During a press conference on Thursday evening Prime Minister Edouard Philippe, “Freedom is back and will finally become the rule again, and bans the exception”.
He announced the details of the second phase of deconfinement from the coronavirus lockdown that will start from Tuesday. Cafés, bars and restaurants across the country will be allowed to reopen indoor seating, with the exception of the Paris region where the virus continues to circulate at a slightly higher level.
In the capital, premises will only be allowed to open outdoor terraces, as is also the case for the overseas territories Mayotte and French Guiana. Parks and public gardens will reopen on this weekend, and museums, historical monuments and beaches will reopen from Tuesday, although gatherings of more than 10 people remain prohibited. All schools will also progressively reopen from Tuesday.
People will be able to travel further than 100 kilometers within France, and travel within Europe will be allowed as of June 15 — although a reciprocal quarantine requirement will still apply with certain countries.
A common European position on travel from outside the EU should be reached “by June 15,” according to Philippe.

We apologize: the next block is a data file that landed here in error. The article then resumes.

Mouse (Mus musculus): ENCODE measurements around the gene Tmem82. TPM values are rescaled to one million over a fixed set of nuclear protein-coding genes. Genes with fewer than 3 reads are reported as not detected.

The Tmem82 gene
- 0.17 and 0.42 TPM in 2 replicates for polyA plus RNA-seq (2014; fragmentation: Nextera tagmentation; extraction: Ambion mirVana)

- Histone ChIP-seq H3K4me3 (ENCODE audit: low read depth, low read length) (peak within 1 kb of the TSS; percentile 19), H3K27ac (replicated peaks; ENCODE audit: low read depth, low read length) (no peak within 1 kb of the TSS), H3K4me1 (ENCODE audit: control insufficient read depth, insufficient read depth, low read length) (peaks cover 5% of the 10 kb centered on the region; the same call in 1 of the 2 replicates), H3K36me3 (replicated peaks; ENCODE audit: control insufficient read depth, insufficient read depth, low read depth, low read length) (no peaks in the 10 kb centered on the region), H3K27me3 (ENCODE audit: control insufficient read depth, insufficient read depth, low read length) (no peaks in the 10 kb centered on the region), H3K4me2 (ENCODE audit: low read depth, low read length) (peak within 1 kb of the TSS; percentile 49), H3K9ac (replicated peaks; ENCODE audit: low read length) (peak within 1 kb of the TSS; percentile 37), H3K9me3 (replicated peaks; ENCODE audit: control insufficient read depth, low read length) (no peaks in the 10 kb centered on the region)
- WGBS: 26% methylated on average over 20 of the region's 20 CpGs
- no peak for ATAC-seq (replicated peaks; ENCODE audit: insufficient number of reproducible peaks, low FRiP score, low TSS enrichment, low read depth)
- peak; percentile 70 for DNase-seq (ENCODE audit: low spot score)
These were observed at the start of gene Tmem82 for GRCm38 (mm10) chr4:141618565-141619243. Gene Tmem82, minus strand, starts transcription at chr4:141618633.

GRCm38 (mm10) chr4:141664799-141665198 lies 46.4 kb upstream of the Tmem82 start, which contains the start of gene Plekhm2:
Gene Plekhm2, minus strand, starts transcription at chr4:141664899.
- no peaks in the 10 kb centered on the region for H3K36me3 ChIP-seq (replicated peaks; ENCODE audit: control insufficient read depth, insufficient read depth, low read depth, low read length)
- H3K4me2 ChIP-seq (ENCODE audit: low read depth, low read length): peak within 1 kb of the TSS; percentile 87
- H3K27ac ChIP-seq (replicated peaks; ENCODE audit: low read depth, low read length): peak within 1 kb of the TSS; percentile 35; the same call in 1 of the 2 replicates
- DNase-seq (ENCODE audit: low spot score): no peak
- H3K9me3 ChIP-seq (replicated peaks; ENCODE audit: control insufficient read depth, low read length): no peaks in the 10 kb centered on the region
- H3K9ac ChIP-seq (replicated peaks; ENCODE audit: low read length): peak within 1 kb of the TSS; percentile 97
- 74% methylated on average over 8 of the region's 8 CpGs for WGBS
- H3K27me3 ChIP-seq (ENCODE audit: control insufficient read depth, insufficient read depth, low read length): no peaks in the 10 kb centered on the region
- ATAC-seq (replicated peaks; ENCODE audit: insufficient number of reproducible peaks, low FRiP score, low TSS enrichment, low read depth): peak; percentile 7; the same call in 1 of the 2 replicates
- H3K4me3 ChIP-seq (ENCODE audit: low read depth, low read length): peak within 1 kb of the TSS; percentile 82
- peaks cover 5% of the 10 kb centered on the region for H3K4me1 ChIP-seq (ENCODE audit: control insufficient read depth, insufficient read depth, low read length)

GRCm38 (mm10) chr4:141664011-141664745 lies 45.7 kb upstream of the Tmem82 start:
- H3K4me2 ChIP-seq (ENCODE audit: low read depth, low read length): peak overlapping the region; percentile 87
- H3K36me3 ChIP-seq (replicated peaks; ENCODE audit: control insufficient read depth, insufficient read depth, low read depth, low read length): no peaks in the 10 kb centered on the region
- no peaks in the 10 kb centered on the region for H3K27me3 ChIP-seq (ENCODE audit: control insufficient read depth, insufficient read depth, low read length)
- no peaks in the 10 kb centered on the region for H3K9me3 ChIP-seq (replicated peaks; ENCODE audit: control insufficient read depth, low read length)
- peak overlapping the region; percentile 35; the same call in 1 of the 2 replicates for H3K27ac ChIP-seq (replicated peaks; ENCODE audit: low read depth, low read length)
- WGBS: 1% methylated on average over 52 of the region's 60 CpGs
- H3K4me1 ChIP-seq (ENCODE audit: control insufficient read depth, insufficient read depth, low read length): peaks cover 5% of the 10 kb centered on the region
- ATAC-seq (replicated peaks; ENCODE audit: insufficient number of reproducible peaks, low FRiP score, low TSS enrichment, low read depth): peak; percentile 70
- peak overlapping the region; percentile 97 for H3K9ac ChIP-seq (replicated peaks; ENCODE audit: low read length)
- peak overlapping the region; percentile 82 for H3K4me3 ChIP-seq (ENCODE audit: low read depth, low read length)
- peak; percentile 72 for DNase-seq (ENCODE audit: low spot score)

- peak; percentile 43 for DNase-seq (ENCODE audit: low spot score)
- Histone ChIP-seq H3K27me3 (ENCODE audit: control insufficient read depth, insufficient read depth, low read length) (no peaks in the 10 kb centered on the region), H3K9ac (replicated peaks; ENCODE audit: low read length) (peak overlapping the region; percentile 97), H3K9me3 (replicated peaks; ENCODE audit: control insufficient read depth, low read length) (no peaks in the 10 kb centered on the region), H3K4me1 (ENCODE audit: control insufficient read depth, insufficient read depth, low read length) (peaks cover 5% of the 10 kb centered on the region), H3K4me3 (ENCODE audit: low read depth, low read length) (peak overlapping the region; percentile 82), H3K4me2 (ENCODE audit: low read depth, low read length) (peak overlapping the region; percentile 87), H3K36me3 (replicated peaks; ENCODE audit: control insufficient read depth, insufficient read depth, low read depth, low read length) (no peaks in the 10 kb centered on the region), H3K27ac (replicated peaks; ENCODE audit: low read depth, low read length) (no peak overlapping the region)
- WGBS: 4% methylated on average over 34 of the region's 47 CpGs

The easing of most remaining restrictions is possible because the “results are good from a health perspective,” Philippe said, while reminding people of the need to continue social distancing and remain vigilant. Less than 2,000 people are in emergency departments, down from more than 7,000 at the peak of the epidemic.
“We are in slightly better shape than we were hoping to be,” Philippe said. “It’s mainly the fruits of your rigorous civic sense and respect for instructions.”
With the worst of the health crisis seemingly over for now, the first signs of the economic hit are starting to show. More than 800,000 people declared themselves unemployed between March and April, according to Philippe.
A third phase of deconfinement is expected to be announced June 22, when cinemas should reopen. Team sports are banned and nightclubs remain shut until then.